Grilled Chicken Salad With Toasted Walnuts In Mustard Vinaigrette – Chop one head of Romaine lettuce and place in bowl. Add cooked grilled chicken breast – sliced. Toast a handful of walnuts in a skillet on medium heat for about 2-3 minutes.
Add to salad. For Vinaigrette – whisk together the juice of one lemon, 1/8 cup of Rice Wine Vinegar, 1 tablespoon of Dijon mustard, ½ teaspoon of Cayenne pepper, 1 teaspoon of onion powder, Sea salt and pepper to taste and ¼ cup of olive oil. Toss with salad and enjoy.
Buffalo Patty With Balsamic Portabella Mushrooms And Spinach – grill buffalo patty seasoned with garlic powder, sea salt and pepper. Marinate large portabella mushrooms in balsamic vinegar and olive oil – season with sea salt and pepper.
You can add these to the grill or cook on medium heat in a skillet. Steam or sauté spinach in olive oil and chopped fresh garlic and serve immediately with buffalo patty and mushrooms.
Grilled Chicken and Roasted Yams and Butternut Squash – grill chicken breasts on the grill seasoned with garlic powder or chicken seasoning – the other option is in a skillet on medium heat.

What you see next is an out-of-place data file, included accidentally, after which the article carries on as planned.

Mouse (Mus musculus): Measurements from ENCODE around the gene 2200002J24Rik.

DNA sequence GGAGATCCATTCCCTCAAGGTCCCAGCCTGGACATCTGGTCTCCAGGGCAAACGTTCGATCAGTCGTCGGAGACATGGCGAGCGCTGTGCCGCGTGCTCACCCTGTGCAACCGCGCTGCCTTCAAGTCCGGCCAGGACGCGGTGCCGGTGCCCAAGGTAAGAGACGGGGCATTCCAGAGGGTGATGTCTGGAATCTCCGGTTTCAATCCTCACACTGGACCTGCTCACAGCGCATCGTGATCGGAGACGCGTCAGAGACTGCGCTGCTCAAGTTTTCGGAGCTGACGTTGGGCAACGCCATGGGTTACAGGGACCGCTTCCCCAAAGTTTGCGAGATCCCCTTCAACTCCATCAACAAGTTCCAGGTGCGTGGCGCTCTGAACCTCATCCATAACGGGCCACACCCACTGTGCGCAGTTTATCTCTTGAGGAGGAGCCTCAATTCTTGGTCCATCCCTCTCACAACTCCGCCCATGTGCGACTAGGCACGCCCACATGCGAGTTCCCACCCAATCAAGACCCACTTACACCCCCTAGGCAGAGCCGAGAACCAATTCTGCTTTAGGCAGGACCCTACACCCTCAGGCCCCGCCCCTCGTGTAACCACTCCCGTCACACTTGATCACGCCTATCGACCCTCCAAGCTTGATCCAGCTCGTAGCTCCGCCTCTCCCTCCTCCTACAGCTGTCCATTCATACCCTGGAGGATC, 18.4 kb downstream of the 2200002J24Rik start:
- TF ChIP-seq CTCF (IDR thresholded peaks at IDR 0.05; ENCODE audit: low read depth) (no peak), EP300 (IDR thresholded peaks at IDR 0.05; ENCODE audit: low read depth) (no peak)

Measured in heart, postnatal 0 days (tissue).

Peel yams and cut into chunks and place on cookie sheet. Look for butternut squash in the produce section of your local grocery store (already peeled and cut into squares).
Toss with olive oil and herbs and roast in the oven at 375 degrees for at least 20 minutes. Remove from oven and toss well before roasting an additional 10-15 minutes. Serve with grilled chicken.
Your Low Carb Grocery Shopping List
Shop on the outskirts of the grocery store where real, whole foods are located.
Choose grass-fed and organic foods whenever possible. However, even if organic are not available, you will still be eating much healthier than the Standard American Diet (SAD).
Take some time to clean out your pantry and refrigerator of all processed foods, chips, candy, flour, sugar, breads and cereals.
Try to choose the least processed option that still fits into your price range like for example:
- Fish like wild-caught salmon
- Coconut oil
- Extra-virgin olive oil
- Cheese (white cheeses)
- Plain Greek yogurt
- Berries (organic is a must – frozen is optional)
- Fresh and frozen vegetables
- Himalayan Pink Sea salt
Here is A Low Carb Meal Plan That Can Be Your Saviour !
Day 1 – Monday:
- Breakfast: Bacon and eggs.
- Lunch: Leftover cheeseburgers from the night before.
- Dinner: Boiled Salmon with butter and vegetables.
Day 2 – Tuesday:
- Breakfast: Eggs and veggies, fried in butter or coconut oil.
- Lunch: Grilled chicken wings (leftovers from night before).
- Dinner: Cheeseburger without the bun. Serve with vegetables and salsa sauce.
Day 3 – Wednesday:
- Breakfast: Omelet with various vegetables, fried in butter.
- Lunch: Chicken salad with some olive oil.
- Dinner: Grilled chicken wings.
Day 4 – Thursday:
- Breakfast: Bacon and Eggs.
- Lunch: Leftovers from dinner the night before.
- Dinner: Steak, with vegetables.
Day 5 – Friday: